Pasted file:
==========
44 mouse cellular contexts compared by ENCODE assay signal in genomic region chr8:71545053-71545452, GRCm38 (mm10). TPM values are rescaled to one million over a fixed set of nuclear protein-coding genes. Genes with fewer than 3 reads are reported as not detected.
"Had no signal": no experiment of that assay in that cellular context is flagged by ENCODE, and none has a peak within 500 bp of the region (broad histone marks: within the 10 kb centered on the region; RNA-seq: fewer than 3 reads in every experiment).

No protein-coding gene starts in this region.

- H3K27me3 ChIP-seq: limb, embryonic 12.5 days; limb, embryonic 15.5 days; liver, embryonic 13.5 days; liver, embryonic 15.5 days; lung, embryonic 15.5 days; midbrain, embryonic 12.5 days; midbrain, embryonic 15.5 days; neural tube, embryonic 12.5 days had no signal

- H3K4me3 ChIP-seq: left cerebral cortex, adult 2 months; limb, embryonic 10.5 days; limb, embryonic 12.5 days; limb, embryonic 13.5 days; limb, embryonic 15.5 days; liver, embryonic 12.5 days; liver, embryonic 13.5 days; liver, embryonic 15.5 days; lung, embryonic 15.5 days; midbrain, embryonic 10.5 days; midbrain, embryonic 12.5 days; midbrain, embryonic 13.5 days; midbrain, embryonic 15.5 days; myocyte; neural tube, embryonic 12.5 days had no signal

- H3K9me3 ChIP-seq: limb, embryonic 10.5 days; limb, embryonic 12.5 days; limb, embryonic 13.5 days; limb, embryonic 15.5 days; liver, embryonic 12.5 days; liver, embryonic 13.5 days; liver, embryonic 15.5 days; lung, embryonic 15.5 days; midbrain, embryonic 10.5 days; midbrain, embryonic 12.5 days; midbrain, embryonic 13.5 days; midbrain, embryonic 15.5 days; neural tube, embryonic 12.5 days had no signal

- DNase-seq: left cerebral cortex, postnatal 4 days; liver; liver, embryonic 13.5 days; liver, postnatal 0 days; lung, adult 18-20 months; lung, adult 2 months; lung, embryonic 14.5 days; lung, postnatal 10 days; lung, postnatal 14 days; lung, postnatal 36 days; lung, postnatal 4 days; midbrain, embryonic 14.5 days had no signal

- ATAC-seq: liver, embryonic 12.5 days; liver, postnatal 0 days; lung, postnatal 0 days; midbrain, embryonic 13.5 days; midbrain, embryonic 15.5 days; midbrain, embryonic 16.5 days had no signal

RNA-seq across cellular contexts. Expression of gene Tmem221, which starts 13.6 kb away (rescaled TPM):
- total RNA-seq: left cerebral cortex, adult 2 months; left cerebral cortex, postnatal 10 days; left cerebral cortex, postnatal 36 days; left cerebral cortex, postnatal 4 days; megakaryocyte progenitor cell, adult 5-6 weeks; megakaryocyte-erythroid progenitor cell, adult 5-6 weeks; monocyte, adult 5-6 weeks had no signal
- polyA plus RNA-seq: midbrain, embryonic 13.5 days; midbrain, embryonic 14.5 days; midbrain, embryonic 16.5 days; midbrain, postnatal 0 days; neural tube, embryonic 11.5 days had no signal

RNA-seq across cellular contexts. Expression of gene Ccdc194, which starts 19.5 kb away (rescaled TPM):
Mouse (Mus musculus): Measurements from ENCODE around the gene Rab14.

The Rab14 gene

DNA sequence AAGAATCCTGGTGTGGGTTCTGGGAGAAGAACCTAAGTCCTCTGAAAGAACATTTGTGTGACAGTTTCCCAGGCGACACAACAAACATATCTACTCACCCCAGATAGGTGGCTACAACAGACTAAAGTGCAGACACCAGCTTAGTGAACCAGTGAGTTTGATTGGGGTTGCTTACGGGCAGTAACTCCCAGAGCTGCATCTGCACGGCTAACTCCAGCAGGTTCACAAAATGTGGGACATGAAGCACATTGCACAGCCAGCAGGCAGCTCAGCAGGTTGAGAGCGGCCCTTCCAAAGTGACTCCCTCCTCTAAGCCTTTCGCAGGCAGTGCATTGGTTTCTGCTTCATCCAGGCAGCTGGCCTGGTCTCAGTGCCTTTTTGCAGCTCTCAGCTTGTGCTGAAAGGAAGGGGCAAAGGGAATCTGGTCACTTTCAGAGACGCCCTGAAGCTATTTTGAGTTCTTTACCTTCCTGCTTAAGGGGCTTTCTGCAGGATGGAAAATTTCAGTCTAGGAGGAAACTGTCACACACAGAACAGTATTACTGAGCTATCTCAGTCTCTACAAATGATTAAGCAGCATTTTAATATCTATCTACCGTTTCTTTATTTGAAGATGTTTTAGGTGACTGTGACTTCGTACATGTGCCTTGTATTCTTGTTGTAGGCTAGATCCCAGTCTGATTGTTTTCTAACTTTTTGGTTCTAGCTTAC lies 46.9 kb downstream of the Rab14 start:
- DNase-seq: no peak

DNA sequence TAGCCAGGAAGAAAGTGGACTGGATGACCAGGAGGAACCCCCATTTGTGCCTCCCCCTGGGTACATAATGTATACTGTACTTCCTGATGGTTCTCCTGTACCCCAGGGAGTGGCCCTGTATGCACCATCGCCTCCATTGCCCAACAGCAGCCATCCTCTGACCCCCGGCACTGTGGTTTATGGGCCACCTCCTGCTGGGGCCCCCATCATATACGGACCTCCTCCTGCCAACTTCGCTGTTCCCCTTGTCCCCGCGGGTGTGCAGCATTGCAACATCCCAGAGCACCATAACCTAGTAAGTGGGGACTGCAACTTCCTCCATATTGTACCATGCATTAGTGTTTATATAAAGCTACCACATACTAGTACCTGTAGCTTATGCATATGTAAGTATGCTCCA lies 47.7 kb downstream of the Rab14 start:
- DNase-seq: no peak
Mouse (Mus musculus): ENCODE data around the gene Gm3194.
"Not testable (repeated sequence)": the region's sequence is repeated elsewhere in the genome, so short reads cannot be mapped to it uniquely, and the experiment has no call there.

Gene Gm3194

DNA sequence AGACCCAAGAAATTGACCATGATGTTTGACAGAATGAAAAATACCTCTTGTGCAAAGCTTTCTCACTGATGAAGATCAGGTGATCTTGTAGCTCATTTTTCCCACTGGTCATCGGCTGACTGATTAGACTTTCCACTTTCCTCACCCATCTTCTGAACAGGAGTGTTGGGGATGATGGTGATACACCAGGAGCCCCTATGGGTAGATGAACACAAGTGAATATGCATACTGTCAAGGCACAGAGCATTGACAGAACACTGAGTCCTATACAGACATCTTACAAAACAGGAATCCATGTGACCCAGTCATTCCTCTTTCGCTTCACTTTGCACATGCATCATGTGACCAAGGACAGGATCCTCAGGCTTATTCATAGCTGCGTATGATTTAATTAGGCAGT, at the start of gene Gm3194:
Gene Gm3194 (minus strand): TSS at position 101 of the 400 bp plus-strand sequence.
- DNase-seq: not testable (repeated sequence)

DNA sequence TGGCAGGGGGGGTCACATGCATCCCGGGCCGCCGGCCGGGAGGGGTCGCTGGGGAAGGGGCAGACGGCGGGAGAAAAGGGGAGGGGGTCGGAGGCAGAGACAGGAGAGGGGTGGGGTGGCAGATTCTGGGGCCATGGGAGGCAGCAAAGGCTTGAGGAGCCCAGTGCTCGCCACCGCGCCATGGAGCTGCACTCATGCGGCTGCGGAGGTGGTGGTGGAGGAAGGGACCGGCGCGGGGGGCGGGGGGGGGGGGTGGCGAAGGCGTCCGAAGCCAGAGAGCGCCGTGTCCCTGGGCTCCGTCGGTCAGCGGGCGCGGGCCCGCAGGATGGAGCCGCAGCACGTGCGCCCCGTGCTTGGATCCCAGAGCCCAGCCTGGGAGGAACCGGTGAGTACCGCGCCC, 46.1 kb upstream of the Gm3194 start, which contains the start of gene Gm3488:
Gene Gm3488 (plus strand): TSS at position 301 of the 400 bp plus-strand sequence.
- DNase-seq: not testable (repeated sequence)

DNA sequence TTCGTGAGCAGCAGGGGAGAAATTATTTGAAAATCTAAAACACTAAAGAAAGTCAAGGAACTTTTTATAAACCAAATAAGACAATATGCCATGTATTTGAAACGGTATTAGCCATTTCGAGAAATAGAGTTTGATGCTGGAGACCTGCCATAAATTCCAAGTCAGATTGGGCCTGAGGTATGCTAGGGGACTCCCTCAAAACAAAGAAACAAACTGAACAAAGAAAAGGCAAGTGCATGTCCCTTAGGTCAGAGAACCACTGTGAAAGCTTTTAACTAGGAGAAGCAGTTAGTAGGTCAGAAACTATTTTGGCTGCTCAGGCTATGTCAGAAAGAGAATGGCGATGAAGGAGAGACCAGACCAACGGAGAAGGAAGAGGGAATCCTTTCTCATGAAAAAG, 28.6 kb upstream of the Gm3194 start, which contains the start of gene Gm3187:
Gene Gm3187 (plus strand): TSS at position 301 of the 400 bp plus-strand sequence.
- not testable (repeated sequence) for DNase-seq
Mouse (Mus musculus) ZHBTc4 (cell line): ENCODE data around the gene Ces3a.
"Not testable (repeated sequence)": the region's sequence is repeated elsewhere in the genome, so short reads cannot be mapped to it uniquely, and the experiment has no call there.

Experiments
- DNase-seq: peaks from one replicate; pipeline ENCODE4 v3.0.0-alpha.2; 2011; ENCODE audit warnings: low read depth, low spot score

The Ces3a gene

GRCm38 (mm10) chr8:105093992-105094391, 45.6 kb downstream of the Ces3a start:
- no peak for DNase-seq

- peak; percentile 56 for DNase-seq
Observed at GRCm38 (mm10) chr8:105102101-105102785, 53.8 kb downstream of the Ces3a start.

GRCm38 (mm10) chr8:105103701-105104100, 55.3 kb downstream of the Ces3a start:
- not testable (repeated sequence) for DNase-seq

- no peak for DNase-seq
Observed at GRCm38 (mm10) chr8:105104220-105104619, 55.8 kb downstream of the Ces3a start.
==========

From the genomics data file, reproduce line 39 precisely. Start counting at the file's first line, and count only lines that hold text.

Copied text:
Observed at GRCm38 (mm10) chr8:105102101-105102785, 53.8 kb downstream of the Ces3a start.